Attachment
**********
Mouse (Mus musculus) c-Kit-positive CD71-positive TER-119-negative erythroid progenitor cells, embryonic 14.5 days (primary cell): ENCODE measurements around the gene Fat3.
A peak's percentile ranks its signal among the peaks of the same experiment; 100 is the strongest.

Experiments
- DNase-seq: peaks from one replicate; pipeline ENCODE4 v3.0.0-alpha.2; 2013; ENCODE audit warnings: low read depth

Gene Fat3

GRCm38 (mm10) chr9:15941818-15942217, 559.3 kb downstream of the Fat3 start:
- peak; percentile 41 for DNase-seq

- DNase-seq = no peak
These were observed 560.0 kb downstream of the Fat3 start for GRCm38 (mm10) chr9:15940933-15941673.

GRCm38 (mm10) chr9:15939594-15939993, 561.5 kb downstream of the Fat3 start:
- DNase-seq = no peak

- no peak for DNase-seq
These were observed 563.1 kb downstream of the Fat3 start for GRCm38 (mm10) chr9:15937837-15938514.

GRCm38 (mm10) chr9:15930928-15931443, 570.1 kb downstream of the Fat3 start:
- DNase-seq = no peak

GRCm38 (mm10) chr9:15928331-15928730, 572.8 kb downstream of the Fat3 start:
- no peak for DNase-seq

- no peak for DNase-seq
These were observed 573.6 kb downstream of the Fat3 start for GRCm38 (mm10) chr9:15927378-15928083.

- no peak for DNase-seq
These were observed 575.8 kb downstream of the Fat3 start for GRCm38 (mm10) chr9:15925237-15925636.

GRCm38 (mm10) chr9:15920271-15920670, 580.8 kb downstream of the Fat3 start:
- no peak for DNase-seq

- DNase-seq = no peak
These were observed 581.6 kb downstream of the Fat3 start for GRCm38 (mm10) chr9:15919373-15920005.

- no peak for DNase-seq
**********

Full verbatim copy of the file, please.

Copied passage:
Mouse (Mus musculus) c-Kit-positive CD71-positive TER-119-negative erythroid progenitor cells, embryonic 14.5 days (primary cell): ENCODE measurements around the gene Fat3.
A peak's percentile ranks its signal among the peaks of the same experiment; 100 is the strongest.

Experiments
- DNase-seq: peaks from one replicate; pipeline ENCODE4 v3.0.0-alpha.2; 2013; ENCODE audit warnings: low read depth

Gene Fat3

GRCm38 (mm10) chr9:15941818-15942217, 559.3 kb downstream of the Fat3 start:
- peak; percentile 41 for DNase-seq

- DNase-seq = no peak
These were observed 560.0 kb downstream of the Fat3 start for GRCm38 (mm10) chr9:15940933-15941673.

GRCm38 (mm10) chr9:15939594-15939993, 561.5 kb downstream of the Fat3 start:
- DNase-seq = no peak

- no peak for DNase-seq
These were observed 563.1 kb downstream of the Fat3 start for GRCm38 (mm10) chr9:15937837-15938514.

GRCm38 (mm10) chr9:15930928-15931443, 570.1 kb downstream of the Fat3 start:
- DNase-seq = no peak

GRCm38 (mm10) chr9:15928331-15928730, 572.8 kb downstream of the Fat3 start:
- no peak for DNase-seq

- no peak for DNase-seq
These were observed 573.6 kb downstream of the Fat3 start for GRCm38 (mm10) chr9:15927378-15928083.

- no peak for DNase-seq
These were observed 575.8 kb downstream of the Fat3 start for GRCm38 (mm10) chr9:15925237-15925636.

GRCm38 (mm10) chr9:15920271-15920670, 580.8 kb downstream of the Fat3 start:
- no peak for DNase-seq

- DNase-seq = no peak
These were observed 581.6 kb downstream of the Fat3 start for GRCm38 (mm10) chr9:15919373-15920005.

- no peak for DNase-seq